13. 3 points
    Frankly, I am disappointed about not being able to use regailia for Arrow of Light ceremonies and probably more in the future. But to me that isn't the purpose and reason we are in OA. It is a tool that OA currently uses to help serve its purpose but it isn't the purpose. I would think that most people with Native American decent would not have problems with how OA uses the themes but I am sure there are those that dislike it. I am also sure that some ceremony teams disrespect native american cultures which is sad. I would be much more disappointed if a large group of Arrowmen dropped their sashed because of regalia alone, it would send the message to me that they are not in OA for the right reasons. Just my opinion which I am sure many will disagree with.
  14. 3 points
    I can't rule anything out at the Constitution-free zone that is our modern border, but this shouldn't be any different than someone who smokes dope in Amsterdam, has a beer at Oktoberfest, or eats some raw milk cheese in France. Besides taxation the US doesn't typically try to enforce laws outside their jurisdiction for US citizens.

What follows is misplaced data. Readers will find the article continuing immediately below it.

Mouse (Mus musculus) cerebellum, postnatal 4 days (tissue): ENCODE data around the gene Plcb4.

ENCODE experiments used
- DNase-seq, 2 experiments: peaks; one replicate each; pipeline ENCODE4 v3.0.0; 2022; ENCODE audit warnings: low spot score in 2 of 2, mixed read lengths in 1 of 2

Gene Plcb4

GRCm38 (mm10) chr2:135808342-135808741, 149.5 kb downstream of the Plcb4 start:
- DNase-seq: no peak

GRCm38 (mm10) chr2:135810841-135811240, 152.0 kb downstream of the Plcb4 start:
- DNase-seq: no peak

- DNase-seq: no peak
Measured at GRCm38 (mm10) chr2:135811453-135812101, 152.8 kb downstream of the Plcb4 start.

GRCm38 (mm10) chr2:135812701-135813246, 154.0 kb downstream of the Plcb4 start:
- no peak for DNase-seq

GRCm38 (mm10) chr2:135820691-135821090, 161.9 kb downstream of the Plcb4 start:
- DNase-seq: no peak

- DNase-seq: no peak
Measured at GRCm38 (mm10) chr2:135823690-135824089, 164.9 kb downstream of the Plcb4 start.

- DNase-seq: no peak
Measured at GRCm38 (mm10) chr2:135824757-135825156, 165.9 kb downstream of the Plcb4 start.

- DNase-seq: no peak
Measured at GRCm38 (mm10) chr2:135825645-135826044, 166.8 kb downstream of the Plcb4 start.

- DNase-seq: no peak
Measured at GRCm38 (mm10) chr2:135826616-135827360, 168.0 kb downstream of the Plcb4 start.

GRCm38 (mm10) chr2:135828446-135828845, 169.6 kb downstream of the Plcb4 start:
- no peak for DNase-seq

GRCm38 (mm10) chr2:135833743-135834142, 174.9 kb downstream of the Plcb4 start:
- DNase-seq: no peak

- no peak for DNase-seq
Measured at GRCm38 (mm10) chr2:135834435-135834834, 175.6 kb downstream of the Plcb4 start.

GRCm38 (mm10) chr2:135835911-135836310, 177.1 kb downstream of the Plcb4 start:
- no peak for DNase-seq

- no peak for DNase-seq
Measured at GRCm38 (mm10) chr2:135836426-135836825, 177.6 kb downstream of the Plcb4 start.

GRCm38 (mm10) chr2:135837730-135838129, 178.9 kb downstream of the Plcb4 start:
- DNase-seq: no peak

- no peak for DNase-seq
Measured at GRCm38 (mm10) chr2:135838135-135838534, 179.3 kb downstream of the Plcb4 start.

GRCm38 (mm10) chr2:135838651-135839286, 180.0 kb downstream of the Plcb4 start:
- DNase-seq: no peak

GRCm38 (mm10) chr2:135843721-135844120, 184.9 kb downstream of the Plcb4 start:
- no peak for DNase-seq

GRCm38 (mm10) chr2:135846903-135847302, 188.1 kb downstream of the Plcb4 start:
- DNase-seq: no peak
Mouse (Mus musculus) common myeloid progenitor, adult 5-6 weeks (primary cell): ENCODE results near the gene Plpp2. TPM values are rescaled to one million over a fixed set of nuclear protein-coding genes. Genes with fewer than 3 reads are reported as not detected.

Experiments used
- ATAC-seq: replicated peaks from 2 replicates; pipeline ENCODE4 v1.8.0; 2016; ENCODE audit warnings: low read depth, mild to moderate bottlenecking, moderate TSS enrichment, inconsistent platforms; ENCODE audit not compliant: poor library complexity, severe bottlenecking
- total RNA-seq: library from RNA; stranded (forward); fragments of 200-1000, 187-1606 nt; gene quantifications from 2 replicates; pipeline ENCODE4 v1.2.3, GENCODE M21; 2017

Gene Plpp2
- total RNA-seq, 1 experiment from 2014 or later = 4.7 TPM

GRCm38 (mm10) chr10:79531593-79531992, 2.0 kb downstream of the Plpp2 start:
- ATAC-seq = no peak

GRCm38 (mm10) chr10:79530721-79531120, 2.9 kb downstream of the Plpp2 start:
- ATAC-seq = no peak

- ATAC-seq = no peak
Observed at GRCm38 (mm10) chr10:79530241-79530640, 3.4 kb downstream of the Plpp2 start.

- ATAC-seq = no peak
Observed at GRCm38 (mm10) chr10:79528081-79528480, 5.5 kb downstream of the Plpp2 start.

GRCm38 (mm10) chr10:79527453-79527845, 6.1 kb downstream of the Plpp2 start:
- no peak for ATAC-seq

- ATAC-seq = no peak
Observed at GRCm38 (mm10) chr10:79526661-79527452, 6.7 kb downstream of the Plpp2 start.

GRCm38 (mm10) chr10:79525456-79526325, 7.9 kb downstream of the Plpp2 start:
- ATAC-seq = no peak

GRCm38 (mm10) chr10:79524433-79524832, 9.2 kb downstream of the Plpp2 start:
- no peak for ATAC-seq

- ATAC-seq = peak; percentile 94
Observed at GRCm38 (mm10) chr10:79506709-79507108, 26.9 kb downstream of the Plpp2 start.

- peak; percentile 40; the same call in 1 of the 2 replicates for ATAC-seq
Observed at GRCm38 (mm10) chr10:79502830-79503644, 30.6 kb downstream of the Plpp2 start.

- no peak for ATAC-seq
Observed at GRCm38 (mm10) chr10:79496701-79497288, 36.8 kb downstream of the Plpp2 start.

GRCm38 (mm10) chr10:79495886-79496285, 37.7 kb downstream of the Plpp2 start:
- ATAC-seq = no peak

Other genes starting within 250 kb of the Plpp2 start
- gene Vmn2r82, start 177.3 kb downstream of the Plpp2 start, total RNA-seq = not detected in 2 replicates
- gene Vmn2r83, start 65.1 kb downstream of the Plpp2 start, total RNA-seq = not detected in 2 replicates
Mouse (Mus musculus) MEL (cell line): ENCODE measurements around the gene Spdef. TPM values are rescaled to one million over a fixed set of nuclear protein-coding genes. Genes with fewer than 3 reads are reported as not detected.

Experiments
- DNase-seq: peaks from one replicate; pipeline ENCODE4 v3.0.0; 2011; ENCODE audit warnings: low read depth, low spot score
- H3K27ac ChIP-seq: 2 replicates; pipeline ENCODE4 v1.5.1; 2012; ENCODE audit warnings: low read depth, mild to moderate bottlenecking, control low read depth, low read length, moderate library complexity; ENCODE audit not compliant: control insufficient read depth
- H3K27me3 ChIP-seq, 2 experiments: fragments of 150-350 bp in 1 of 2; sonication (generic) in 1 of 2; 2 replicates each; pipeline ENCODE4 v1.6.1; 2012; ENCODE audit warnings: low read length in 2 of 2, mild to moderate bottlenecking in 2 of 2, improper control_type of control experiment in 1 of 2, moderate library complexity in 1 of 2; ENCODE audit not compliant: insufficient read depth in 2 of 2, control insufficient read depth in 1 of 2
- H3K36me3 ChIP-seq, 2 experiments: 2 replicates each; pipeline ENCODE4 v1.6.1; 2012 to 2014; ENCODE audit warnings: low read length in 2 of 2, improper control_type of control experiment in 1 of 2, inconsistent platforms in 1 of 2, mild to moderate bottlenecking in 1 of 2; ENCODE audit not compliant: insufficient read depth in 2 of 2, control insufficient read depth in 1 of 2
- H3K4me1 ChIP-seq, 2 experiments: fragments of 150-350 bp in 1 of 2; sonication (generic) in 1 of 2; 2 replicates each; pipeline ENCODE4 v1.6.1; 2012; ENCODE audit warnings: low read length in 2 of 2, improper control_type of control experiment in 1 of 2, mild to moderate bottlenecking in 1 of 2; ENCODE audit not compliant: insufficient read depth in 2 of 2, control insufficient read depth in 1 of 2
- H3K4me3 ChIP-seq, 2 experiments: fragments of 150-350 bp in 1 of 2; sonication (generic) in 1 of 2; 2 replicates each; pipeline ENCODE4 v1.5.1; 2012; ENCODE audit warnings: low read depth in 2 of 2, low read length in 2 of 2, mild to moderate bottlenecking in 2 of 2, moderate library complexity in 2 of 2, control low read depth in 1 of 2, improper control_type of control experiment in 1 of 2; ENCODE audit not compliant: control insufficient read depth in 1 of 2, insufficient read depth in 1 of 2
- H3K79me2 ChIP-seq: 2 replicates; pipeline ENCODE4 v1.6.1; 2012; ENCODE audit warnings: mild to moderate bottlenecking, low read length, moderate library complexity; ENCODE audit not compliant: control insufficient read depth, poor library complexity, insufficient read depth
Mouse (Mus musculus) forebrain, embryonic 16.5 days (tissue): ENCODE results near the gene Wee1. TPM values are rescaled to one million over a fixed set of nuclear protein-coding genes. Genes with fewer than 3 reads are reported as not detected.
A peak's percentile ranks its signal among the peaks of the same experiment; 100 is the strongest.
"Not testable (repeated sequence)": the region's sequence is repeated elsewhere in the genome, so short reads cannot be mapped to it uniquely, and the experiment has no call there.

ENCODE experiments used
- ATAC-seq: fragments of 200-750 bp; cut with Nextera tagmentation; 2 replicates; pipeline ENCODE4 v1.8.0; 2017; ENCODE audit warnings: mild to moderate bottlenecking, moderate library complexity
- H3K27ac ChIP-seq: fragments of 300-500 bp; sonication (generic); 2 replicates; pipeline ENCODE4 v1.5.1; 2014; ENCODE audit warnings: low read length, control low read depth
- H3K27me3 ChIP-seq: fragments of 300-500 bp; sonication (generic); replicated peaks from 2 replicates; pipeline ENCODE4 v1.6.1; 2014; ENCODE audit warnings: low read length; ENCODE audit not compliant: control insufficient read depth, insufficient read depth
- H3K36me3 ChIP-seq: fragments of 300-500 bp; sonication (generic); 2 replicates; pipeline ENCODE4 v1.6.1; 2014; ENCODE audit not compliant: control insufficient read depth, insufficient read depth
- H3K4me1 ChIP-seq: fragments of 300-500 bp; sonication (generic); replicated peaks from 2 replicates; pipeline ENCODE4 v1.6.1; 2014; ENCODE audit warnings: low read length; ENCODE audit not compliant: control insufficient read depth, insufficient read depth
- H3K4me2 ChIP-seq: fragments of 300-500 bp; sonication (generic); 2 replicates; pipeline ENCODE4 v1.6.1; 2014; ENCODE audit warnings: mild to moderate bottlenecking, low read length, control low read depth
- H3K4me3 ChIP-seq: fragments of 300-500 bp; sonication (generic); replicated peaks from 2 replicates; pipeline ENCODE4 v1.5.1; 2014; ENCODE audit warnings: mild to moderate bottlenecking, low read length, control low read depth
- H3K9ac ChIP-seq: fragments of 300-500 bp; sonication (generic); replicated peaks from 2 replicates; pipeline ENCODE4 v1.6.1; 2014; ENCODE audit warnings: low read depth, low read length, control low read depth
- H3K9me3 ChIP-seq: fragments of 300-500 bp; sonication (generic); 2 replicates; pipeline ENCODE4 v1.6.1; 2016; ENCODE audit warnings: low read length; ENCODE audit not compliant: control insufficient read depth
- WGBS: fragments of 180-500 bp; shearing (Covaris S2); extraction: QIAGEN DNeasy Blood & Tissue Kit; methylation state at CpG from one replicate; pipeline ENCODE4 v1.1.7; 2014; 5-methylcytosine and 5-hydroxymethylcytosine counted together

15. 3 points
    Barry, yes the ceremonies were only one aspect of it. I did a lot of that heavy lifting. Camporee staff, counclfire building, Trail clearing, bridge building, raking leaves, if it needed to be done we went out and did it. We were the ones who did the hard work, the Dirty Work and we were damn proud of it. You never asked for money, or a patch, we didn't even care if we got a round of applause. It didn't really matter if anyone else knew, we knew. And that was enough for us. That is the attitude and mindset I have striven to instill in the current generation. It is admittedly a lot harder now. But there are some Scouts who seem to truly understand that it's not about us it's about serving, bearing the burdens of those who cannot carry the load alone, they inspire me and they keep me going. And it's not that I need the Traditions to continue to comfort me in my old age. I think they need the Traditions to continue so that they can feel a part of something ancient and continuing and that they are links in that chain. A tradition that they can be part of and then pass on to the next generation and I fear that all that will soon be lost and forgotten